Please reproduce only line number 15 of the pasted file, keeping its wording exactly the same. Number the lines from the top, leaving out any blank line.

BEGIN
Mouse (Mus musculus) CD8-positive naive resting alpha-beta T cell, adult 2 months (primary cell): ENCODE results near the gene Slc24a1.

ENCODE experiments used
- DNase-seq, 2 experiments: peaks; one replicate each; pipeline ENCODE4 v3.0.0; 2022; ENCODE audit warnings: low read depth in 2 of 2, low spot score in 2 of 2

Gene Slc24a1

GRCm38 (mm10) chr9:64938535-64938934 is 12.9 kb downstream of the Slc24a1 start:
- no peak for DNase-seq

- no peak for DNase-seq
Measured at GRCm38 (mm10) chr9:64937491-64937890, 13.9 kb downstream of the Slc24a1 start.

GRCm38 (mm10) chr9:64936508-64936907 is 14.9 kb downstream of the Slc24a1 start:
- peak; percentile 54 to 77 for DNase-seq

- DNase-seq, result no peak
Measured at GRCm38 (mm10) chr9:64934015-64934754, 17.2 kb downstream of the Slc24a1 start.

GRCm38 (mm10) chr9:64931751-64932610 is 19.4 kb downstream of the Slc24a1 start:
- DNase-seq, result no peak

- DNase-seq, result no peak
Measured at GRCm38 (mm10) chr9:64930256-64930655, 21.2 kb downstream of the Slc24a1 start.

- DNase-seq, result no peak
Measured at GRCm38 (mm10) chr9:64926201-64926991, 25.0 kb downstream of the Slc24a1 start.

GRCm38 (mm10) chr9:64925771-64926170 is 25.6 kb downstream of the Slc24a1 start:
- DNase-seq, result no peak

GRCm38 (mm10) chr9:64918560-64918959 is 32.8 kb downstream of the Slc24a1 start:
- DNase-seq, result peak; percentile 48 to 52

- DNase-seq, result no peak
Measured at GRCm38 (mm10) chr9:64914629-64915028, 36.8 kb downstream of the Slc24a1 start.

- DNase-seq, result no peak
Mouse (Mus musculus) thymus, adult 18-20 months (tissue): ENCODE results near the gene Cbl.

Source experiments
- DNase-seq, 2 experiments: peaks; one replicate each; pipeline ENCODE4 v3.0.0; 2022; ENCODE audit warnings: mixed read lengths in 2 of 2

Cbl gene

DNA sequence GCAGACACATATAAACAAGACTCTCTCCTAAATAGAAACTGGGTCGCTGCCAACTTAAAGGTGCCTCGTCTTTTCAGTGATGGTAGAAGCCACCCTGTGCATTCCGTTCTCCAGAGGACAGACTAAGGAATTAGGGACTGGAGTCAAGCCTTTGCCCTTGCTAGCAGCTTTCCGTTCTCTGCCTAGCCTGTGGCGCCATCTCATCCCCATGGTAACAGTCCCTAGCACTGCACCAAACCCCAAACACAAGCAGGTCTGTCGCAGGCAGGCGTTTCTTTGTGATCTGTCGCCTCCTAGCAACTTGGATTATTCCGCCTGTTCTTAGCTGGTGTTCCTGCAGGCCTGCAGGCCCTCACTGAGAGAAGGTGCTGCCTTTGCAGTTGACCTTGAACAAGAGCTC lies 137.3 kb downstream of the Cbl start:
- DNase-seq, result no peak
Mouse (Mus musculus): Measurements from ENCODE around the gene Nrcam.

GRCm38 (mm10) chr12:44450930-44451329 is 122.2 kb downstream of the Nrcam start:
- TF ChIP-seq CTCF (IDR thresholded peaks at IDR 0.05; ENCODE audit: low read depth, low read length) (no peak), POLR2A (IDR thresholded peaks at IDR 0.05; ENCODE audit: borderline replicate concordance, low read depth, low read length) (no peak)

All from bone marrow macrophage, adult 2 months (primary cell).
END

- DNase-seq, result no peak